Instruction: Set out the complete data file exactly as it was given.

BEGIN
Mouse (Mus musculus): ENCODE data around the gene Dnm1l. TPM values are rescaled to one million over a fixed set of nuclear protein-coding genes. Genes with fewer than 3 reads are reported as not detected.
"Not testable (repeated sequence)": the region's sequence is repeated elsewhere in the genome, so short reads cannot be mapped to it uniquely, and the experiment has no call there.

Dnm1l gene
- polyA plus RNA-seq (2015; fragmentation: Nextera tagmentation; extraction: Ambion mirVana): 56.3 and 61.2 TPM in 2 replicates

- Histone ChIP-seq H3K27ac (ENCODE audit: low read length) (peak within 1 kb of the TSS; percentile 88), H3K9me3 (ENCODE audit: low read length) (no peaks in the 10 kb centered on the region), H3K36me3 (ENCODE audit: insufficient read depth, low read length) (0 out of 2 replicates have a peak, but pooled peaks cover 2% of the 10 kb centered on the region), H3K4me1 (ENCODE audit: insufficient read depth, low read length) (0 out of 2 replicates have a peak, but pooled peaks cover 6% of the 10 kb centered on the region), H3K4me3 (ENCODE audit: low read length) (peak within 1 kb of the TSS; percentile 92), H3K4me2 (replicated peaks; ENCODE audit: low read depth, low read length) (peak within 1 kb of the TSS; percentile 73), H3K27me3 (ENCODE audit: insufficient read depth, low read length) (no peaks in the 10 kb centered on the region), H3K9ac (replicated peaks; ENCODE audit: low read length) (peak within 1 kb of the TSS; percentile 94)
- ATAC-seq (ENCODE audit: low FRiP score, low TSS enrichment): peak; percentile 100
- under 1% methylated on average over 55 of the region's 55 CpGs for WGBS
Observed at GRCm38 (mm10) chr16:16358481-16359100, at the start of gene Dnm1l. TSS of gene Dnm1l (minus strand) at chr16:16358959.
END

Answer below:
Mouse (Mus musculus): ENCODE data around the gene Dnm1l. TPM values are rescaled to one million over a fixed set of nuclear protein-coding genes. Genes with fewer than 3 reads are reported as not detected.
"Not testable (repeated sequence)": the region's sequence is repeated elsewhere in the genome, so short reads cannot be mapped to it uniquely, and the experiment has no call there.

Dnm1l gene
- polyA plus RNA-seq (2015; fragmentation: Nextera tagmentation; extraction: Ambion mirVana): 56.3 and 61.2 TPM in 2 replicates

- Histone ChIP-seq H3K27ac (ENCODE audit: low read length) (peak within 1 kb of the TSS; percentile 88), H3K9me3 (ENCODE audit: low read length) (no peaks in the 10 kb centered on the region), H3K36me3 (ENCODE audit: insufficient read depth, low read length) (0 out of 2 replicates have a peak, but pooled peaks cover 2% of the 10 kb centered on the region), H3K4me1 (ENCODE audit: insufficient read depth, low read length) (0 out of 2 replicates have a peak, but pooled peaks cover 6% of the 10 kb centered on the region), H3K4me3 (ENCODE audit: low read length) (peak within 1 kb of the TSS; percentile 92), H3K4me2 (replicated peaks; ENCODE audit: low read depth, low read length) (peak within 1 kb of the TSS; percentile 73), H3K27me3 (ENCODE audit: insufficient read depth, low read length) (no peaks in the 10 kb centered on the region), H3K9ac (replicated peaks; ENCODE audit: low read length) (peak within 1 kb of the TSS; percentile 94)
- ATAC-seq (ENCODE audit: low FRiP score, low TSS enrichment): peak; percentile 100
- under 1% methylated on average over 55 of the region's 55 CpGs for WGBS
Observed at GRCm38 (mm10) chr16:16358481-16359100, at the start of gene Dnm1l. TSS of gene Dnm1l (minus strand) at chr16:16358959.